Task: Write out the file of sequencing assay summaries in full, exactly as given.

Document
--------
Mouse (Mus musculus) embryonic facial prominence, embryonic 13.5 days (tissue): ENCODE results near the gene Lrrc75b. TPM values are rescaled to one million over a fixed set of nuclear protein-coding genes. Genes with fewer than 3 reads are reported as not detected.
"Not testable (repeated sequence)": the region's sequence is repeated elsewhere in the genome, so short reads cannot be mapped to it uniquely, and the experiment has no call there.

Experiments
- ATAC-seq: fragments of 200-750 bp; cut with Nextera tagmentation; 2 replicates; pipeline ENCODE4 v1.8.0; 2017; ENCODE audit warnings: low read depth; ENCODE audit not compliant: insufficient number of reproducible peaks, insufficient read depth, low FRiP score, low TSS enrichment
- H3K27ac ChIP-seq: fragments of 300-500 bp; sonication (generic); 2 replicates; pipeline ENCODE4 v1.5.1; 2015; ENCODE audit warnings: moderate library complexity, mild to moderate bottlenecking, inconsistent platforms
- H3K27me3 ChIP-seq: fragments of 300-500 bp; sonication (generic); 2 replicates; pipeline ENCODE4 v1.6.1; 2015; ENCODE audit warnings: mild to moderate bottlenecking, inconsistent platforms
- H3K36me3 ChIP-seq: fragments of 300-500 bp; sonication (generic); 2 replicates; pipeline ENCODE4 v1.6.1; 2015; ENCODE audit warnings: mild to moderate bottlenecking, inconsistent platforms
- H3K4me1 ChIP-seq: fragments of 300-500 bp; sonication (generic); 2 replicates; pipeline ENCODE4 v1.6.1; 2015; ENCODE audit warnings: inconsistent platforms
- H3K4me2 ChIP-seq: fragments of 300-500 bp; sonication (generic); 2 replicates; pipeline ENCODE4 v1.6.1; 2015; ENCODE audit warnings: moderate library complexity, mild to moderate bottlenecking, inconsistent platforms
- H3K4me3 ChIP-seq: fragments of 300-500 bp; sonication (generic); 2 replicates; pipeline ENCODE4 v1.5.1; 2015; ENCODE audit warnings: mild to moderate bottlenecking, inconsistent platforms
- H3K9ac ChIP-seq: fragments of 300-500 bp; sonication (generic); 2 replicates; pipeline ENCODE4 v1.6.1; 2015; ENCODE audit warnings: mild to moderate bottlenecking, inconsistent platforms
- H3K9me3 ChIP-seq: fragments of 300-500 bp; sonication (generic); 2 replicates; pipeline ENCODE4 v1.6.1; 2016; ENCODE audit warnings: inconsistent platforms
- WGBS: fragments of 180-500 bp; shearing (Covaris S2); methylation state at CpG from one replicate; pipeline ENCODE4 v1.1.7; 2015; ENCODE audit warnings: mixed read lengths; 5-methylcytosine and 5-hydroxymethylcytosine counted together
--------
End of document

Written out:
Mouse (Mus musculus) embryonic facial prominence, embryonic 13.5 days (tissue): ENCODE results near the gene Lrrc75b. TPM values are rescaled to one million over a fixed set of nuclear protein-coding genes. Genes with fewer than 3 reads are reported as not detected.
"Not testable (repeated sequence)": the region's sequence is repeated elsewhere in the genome, so short reads cannot be mapped to it uniquely, and the experiment has no call there.

Experiments
- ATAC-seq: fragments of 200-750 bp; cut with Nextera tagmentation; 2 replicates; pipeline ENCODE4 v1.8.0; 2017; ENCODE audit warnings: low read depth; ENCODE audit not compliant: insufficient number of reproducible peaks, insufficient read depth, low FRiP score, low TSS enrichment
- H3K27ac ChIP-seq: fragments of 300-500 bp; sonication (generic); 2 replicates; pipeline ENCODE4 v1.5.1; 2015; ENCODE audit warnings: moderate library complexity, mild to moderate bottlenecking, inconsistent platforms
- H3K27me3 ChIP-seq: fragments of 300-500 bp; sonication (generic); 2 replicates; pipeline ENCODE4 v1.6.1; 2015; ENCODE audit warnings: mild to moderate bottlenecking, inconsistent platforms
- H3K36me3 ChIP-seq: fragments of 300-500 bp; sonication (generic); 2 replicates; pipeline ENCODE4 v1.6.1; 2015; ENCODE audit warnings: mild to moderate bottlenecking, inconsistent platforms
- H3K4me1 ChIP-seq: fragments of 300-500 bp; sonication (generic); 2 replicates; pipeline ENCODE4 v1.6.1; 2015; ENCODE audit warnings: inconsistent platforms
- H3K4me2 ChIP-seq: fragments of 300-500 bp; sonication (generic); 2 replicates; pipeline ENCODE4 v1.6.1; 2015; ENCODE audit warnings: moderate library complexity, mild to moderate bottlenecking, inconsistent platforms
- H3K4me3 ChIP-seq: fragments of 300-500 bp; sonication (generic); 2 replicates; pipeline ENCODE4 v1.5.1; 2015; ENCODE audit warnings: mild to moderate bottlenecking, inconsistent platforms
- H3K9ac ChIP-seq: fragments of 300-500 bp; sonication (generic); 2 replicates; pipeline ENCODE4 v1.6.1; 2015; ENCODE audit warnings: mild to moderate bottlenecking, inconsistent platforms
- H3K9me3 ChIP-seq: fragments of 300-500 bp; sonication (generic); 2 replicates; pipeline ENCODE4 v1.6.1; 2016; ENCODE audit warnings: inconsistent platforms
- WGBS: fragments of 180-500 bp; shearing (Covaris S2); methylation state at CpG from one replicate; pipeline ENCODE4 v1.1.7; 2015; ENCODE audit warnings: mixed read lengths; 5-methylcytosine and 5-hydroxymethylcytosine counted together